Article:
Norton was twice nominated for the Hugo Award, in 1964 for the novel Witch World and in 1967 for the novelette "Wizard's World". She was nominated three times for the World Fantasy Award for lifetime achievement, winning the award in 1998. Norton won a number of other genre awards and regularly had works appear in the Locus annual "best of year" polls.[4]
She was a founding member of the Swordsmen and Sorcerers' Guild of America (SAGA), a loose-knit group of Heroic Fantasy authors founded in the 1960s, led by Lin Carter, with entry by fantasy credentials alone. Norton was the only woman among the original eight members. Some works by SAGA members were published in Lin Carter's Flashing Swords! anthologies.
In 1976, Gary Gygax invited Norton to play Dungeons & Dragons in his Greyhawk world. Norton subsequently wrote Quag Keep, which involved a group of characters who travel from the real world to Greyhawk. It was the first novel to be set, at least partially, in the Greyhawk setting and, according to Alternative Worlds, the first to be based on D&D.[19] Quag Keep was excerpted in Issue 12 of The Dragon (February 1978) just prior to the book's release.[20] She and Jean Rabe were collaborating on the sequel to her 1979 Greyhawk novel Quag Keep when she died. Return to Quag Keep was completed by Rabe and published by Tor Books in January 2006.[16]
Her final complete novel, Three Hands for Scorpio, was published on April 1, 2005. Besides Return to Quag Keep, Tor has published two more novels with Norton and Rabe credited as co-authors, Dragon Mage (November 2006) and Taste of Magic (January 2008).[16]


Norton wrote more than a dozen speculative fiction series, but her longest, and longest-running project was "Witch World", which began with the novel Witch World in 1963. The first six novels were Ace Books paperback originals published from 1963 to 1968.[16] From the 1970s most of the series was published in hardcover editions.[16] From the 1980s some were written by Norton and a co-author, and others were anthologies of short fiction for which she was editor. (Witch World became a shared universe.)[c] There were dozens of books in all.[18]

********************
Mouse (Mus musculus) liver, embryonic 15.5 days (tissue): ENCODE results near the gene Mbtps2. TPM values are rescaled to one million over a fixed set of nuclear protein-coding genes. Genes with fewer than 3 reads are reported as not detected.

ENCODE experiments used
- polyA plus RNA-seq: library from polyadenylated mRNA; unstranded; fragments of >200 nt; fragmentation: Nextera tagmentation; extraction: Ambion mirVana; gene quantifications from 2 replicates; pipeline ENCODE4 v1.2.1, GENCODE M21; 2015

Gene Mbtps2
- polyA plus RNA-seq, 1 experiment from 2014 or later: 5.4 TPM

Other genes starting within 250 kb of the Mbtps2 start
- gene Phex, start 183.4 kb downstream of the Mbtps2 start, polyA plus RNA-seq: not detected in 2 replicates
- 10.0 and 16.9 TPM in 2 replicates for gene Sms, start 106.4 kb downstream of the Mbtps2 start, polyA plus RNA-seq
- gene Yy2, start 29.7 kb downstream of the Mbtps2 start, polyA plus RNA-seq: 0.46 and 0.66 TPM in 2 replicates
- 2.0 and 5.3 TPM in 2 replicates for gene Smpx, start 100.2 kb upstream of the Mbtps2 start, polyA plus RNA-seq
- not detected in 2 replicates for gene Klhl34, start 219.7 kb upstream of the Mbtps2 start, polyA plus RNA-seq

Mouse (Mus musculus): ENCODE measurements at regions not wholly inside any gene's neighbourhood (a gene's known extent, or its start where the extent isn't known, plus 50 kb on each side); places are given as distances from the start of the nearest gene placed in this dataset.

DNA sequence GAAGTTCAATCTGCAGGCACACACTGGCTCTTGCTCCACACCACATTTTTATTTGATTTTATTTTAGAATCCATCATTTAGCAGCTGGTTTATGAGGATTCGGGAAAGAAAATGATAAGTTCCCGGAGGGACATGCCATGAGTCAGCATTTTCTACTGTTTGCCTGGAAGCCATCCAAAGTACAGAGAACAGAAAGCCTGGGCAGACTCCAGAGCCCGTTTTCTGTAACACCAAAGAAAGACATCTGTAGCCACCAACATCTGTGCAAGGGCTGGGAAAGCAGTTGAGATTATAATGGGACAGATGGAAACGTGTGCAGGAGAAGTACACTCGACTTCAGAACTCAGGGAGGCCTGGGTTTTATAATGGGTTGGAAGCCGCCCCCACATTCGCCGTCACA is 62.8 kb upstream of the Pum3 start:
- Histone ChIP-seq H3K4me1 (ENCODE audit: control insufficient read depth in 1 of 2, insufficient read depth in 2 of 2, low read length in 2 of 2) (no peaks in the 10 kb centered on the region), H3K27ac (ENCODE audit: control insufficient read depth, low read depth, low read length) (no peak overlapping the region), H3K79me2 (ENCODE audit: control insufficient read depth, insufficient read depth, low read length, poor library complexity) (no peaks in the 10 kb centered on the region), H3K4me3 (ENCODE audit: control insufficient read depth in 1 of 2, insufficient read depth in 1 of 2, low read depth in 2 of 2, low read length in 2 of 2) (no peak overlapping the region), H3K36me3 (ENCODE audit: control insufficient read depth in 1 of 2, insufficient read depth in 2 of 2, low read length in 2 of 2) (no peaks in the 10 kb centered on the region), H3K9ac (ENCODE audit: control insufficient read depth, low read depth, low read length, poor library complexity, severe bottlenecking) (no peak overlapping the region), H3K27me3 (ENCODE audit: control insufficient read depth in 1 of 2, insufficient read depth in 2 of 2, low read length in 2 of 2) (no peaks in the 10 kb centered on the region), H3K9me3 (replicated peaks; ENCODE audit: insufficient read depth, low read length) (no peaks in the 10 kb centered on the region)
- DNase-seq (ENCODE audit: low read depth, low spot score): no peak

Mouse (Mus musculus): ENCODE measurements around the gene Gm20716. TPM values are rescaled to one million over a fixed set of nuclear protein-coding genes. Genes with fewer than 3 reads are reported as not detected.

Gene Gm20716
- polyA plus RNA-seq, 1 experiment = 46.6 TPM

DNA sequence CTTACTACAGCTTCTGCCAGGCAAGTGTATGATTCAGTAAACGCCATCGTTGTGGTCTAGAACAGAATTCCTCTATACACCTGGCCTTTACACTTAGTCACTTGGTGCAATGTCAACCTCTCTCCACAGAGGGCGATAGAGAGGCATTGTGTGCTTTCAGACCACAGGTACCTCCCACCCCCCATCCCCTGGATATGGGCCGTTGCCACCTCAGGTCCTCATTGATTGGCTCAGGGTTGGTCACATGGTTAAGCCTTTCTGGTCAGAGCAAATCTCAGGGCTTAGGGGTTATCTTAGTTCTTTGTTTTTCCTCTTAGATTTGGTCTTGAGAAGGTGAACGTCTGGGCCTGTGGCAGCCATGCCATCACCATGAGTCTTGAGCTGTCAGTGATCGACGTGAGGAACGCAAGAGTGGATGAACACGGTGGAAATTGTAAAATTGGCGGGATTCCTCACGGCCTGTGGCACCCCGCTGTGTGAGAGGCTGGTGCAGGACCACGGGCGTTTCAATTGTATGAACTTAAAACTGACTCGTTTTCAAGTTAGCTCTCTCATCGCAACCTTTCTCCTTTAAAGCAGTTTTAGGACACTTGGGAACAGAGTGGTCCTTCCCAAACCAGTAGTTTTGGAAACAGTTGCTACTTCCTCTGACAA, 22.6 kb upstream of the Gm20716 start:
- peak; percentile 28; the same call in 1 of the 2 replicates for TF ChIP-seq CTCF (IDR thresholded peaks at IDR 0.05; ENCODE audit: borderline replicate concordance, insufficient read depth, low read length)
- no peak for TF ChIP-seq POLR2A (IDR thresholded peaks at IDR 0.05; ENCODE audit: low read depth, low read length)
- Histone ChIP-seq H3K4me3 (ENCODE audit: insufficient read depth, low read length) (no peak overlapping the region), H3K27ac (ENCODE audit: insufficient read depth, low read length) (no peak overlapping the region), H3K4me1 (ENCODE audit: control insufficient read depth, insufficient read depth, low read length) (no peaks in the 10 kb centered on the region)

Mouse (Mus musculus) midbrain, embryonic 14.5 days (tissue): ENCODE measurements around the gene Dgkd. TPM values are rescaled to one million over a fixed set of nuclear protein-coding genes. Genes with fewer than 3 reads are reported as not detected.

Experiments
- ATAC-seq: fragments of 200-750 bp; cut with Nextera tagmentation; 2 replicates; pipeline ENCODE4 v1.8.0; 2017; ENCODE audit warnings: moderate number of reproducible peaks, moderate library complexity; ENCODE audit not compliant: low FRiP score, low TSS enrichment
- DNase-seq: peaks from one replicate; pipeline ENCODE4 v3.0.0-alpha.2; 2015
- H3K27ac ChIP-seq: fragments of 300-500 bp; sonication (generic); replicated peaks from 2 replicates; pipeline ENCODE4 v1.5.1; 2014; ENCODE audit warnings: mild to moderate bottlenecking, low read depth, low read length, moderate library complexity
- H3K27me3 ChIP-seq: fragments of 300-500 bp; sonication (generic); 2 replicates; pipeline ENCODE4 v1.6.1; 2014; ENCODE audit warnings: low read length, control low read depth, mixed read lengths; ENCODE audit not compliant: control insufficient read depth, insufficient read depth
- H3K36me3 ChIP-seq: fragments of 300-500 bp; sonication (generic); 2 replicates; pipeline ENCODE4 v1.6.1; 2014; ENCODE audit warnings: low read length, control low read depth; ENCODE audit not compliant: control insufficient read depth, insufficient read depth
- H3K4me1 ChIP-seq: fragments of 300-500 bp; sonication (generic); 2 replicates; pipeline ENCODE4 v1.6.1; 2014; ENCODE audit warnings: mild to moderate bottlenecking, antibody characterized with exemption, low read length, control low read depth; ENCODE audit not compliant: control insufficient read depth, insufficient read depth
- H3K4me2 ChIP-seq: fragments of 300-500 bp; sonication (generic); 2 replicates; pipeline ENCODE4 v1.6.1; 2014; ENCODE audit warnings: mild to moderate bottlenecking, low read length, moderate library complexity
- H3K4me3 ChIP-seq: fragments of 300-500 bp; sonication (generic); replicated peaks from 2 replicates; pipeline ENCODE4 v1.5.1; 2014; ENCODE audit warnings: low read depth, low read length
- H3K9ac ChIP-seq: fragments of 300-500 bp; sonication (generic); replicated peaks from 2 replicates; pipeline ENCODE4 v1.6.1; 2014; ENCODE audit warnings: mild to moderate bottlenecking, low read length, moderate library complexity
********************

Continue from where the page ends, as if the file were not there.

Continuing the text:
The five novels of The Cycle of Oak, Yew, Ash, and Rowan, To the King a Daughter, Knight or Knave, A Crown Disowned, Dragon Blade, and The Knight of the Red Beard, were written with Sasha Miller.[21] The fifth and last novel was dedicated "To my late collaborator, Andre Norton, whose vision inspired the NordornLand cycle."[22] ("NordornLand cycle" is another name for this cycle.)


Cover of Voodoo Planet by Andrew North, artist Ed Valigursky; half of Ace Double #D-345 (1959)
On February 20, 2005, the Science Fiction and Fantasy Writers of America, which had honored Norton with its Grand Master Award in 1984, announced the creation of the Andre Norton Award, to be given each year for an outstanding work of fantasy or science fiction for the young adult literature market, beginning with 2005 publications. While the Norton Award is not a Nebula Award, it is voted on by SFWA members on the Nebula ballot and shares some procedures with the Nebula Awards.[23][24][25] Nominally for a young adult book, actually the eligible class is middle grade and young adult novels. This added a category for genre fiction to be recognized and supported for young readers.[26][27] Unlike Nebulas, there is a jury whose function is to expand the ballot beyond the six books with most nominations by members.
Often called the Grande Dame of Science Fiction and Fantasy by biographers such as J. M. Cornwell,[28] and organizations such as Science Fiction and Fantasy Writers of America,[29] Publishers Weekly,[30] and Time, Andre Norton wrote novels for over 70 years. She had a profound influence on the entire genre, having over 300 published titles read by at least four generations of science fiction and fantasy readers and writers. Notable authors who cite her influence include Greg Bear, Lois McMaster Bujold, C. J. Cherryh, Cecilia Dart-Thornton,[31] Tanya Huff,[32] Mercedes Lackey, Charles de Lint, Joan D. Vinge, David Weber, K. D. Wentworth, and Catherine Asaro.

High Hallack Library

The High Hallack Library was a facility that Norton was instrumental in organizing and opening. Designed as a research facility for genre writers, and scholars of "popular" literature (the genres of science fiction, fantasy, mystery, western, romance, gothic, and horror), it was located near Norton's home in Murfreesboro, Tennessee.[33]